The Effect of a 20-Week Corrective Exercise Program on Functional Movement Patterns in Youth Elite Male Soccer Players

in Journal of Sport Rehabilitation
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Context: Poor functional movement patterns negatively affect the ability to perform fundamental movements with precision and efficiency, increasing injury risk in athletes. Objectives: To examine the effect of a 20-week corrective exercise program during the competitive season on functional movement patterns in youth elite male soccer players. Design: Cohort study. Setting: Team facilities. Participants: Sixty-five youth elite male soccer players (age: 15.89 [0.53] y; weight: 67.42 [6.78] kg; and stature: 175.20 [6.34] cm). Of the 4 teams, 2 were randomly selected to take part in the corrective program. Thus, the players were placed into 2 groups: corrective exercise program and control group. Intervention: Corrective exercise program. Main Outcome Measures: Functional Movement Screen (FMS) was used to assess the presence of dysfunctional, asymmetrical, and painful movements in the players before and after the intervention period. In addition to considering the FMS total score (FMStotal), we separated the screen into 3 parts: FMSmove, FMSflex, and FMSstab. A repeated-measures analysis of variance was conducted to determine the effectiveness of the training program on FMS scores. The chi-square test was performed to determine whether there were significant changes in the frequencies of asymmetric and dysfunctional movements after 20 weeks. Results: No athlete experienced severe injuries during the intervention period. There was a significant group by time interaction (P < .01) for FMStotal, FMSmove, and FMSstab, in which only the corrective exercise program increased their scores after the intervention period (P < .05). A chi-square analysis showed a significant (P < .05) decrease in asymmetric and dysfunctional movements at the follow-up in corrective exercise program, whereas these changes were not observed in the control group. Conclusions: Youth elite soccer players demonstrate a high prevalence of asymmetric movements during FMS testing, but their functional movement patterns can be improved during the competitive season following a specific corrective exercise program.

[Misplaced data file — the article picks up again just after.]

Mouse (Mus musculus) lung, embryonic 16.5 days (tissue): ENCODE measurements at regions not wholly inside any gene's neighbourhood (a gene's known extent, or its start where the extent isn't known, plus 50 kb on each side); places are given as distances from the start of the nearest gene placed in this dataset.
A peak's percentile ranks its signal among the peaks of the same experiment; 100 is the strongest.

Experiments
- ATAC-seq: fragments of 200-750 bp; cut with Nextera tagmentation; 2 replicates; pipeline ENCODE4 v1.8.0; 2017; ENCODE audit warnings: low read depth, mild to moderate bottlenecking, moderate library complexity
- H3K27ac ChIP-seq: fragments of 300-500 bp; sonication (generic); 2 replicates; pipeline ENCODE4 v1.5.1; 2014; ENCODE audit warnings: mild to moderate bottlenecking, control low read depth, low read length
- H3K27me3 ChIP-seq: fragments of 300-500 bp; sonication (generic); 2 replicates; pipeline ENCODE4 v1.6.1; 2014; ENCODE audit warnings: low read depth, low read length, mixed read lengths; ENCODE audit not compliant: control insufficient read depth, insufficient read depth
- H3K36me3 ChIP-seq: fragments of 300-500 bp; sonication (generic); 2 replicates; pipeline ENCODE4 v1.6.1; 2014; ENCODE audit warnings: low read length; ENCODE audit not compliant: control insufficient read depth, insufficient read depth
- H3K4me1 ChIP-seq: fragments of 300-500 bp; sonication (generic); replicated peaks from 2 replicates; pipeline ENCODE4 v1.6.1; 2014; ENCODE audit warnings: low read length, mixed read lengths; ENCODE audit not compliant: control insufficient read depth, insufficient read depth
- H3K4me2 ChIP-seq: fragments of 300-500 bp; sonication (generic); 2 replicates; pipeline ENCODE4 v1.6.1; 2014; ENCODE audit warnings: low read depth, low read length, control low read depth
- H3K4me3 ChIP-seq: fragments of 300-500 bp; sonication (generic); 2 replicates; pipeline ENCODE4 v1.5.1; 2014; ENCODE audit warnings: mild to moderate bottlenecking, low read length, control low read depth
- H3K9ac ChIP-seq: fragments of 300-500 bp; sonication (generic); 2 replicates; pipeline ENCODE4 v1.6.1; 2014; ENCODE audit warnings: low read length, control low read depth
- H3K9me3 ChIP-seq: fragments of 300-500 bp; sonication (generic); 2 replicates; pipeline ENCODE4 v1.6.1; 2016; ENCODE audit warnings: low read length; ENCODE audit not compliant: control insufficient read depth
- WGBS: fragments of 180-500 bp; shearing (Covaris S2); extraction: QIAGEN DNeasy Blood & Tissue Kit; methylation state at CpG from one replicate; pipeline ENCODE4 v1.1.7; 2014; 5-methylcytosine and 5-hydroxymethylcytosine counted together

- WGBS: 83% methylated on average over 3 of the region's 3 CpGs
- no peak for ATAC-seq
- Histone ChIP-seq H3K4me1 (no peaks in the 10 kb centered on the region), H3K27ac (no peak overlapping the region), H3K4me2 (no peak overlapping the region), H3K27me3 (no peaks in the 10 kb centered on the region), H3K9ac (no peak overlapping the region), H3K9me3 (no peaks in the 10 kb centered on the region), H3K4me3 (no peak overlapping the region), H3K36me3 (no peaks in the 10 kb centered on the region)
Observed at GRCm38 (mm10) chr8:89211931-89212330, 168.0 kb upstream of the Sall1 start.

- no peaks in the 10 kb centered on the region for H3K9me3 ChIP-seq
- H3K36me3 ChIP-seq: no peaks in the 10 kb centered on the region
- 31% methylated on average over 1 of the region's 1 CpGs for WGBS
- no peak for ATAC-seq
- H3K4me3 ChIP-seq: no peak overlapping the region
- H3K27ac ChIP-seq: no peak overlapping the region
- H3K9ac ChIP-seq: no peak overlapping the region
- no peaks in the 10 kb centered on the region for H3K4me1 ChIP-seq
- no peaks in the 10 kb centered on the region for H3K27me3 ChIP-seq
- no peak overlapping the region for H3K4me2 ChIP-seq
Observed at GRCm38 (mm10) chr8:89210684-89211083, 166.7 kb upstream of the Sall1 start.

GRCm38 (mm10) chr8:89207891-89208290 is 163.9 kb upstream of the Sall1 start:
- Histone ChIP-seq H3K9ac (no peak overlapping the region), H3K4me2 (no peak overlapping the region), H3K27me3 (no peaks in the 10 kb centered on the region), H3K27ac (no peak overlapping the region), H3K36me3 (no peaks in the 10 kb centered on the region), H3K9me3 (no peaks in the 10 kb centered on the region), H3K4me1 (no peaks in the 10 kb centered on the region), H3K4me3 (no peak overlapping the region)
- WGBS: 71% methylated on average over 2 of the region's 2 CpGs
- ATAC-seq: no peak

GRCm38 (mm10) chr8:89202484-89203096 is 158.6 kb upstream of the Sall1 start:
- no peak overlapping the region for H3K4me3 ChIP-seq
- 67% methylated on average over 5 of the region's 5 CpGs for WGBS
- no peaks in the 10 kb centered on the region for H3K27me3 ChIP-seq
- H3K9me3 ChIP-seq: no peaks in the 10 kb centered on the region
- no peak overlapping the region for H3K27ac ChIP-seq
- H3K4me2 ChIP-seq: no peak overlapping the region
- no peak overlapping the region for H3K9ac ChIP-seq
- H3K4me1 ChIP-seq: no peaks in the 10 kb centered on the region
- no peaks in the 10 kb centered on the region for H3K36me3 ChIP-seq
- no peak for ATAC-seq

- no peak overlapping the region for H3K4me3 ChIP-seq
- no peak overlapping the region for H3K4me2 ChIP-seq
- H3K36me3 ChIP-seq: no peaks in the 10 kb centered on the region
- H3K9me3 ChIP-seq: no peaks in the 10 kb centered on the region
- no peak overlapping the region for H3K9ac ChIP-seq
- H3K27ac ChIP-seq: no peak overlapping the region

The authors are with the Department of Biomedical and Neuromotor Sciences, University of Bologna, Bologna, Italy.

Campa (francesco.campa3@unibo.it) is corresponding author.
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